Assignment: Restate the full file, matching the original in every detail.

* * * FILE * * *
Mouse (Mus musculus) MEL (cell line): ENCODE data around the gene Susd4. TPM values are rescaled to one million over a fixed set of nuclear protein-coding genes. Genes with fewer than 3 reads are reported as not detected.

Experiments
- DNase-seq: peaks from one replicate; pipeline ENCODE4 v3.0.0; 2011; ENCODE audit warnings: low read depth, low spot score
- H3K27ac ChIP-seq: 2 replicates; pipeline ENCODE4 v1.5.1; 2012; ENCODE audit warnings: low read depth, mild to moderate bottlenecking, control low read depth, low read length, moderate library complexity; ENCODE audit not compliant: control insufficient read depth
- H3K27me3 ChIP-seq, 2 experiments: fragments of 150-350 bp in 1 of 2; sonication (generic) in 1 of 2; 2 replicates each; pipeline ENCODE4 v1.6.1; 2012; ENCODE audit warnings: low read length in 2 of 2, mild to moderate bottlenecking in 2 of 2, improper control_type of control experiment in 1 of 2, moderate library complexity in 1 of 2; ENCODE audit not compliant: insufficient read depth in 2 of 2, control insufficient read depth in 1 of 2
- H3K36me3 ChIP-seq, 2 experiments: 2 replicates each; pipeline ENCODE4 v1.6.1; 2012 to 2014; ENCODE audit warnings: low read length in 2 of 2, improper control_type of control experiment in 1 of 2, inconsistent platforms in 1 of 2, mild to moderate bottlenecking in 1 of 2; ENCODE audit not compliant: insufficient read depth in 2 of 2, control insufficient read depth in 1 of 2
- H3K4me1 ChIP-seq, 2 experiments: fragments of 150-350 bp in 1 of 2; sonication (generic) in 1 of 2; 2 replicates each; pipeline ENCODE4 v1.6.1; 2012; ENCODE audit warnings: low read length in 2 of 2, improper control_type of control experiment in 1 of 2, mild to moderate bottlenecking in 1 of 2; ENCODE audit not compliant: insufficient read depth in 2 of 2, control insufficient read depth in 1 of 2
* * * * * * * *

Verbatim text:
Mouse (Mus musculus) MEL (cell line): ENCODE data around the gene Susd4. TPM values are rescaled to one million over a fixed set of nuclear protein-coding genes. Genes with fewer than 3 reads are reported as not detected.

Experiments
- DNase-seq: peaks from one replicate; pipeline ENCODE4 v3.0.0; 2011; ENCODE audit warnings: low read depth, low spot score
- H3K27ac ChIP-seq: 2 replicates; pipeline ENCODE4 v1.5.1; 2012; ENCODE audit warnings: low read depth, mild to moderate bottlenecking, control low read depth, low read length, moderate library complexity; ENCODE audit not compliant: control insufficient read depth
- H3K27me3 ChIP-seq, 2 experiments: fragments of 150-350 bp in 1 of 2; sonication (generic) in 1 of 2; 2 replicates each; pipeline ENCODE4 v1.6.1; 2012; ENCODE audit warnings: low read length in 2 of 2, mild to moderate bottlenecking in 2 of 2, improper control_type of control experiment in 1 of 2, moderate library complexity in 1 of 2; ENCODE audit not compliant: insufficient read depth in 2 of 2, control insufficient read depth in 1 of 2
- H3K36me3 ChIP-seq, 2 experiments: 2 replicates each; pipeline ENCODE4 v1.6.1; 2012 to 2014; ENCODE audit warnings: low read length in 2 of 2, improper control_type of control experiment in 1 of 2, inconsistent platforms in 1 of 2, mild to moderate bottlenecking in 1 of 2; ENCODE audit not compliant: insufficient read depth in 2 of 2, control insufficient read depth in 1 of 2
- H3K4me1 ChIP-seq, 2 experiments: fragments of 150-350 bp in 1 of 2; sonication (generic) in 1 of 2; 2 replicates each; pipeline ENCODE4 v1.6.1; 2012; ENCODE audit warnings: low read length in 2 of 2, improper control_type of control experiment in 1 of 2, mild to moderate bottlenecking in 1 of 2; ENCODE audit not compliant: insufficient read depth in 2 of 2, control insufficient read depth in 1 of 2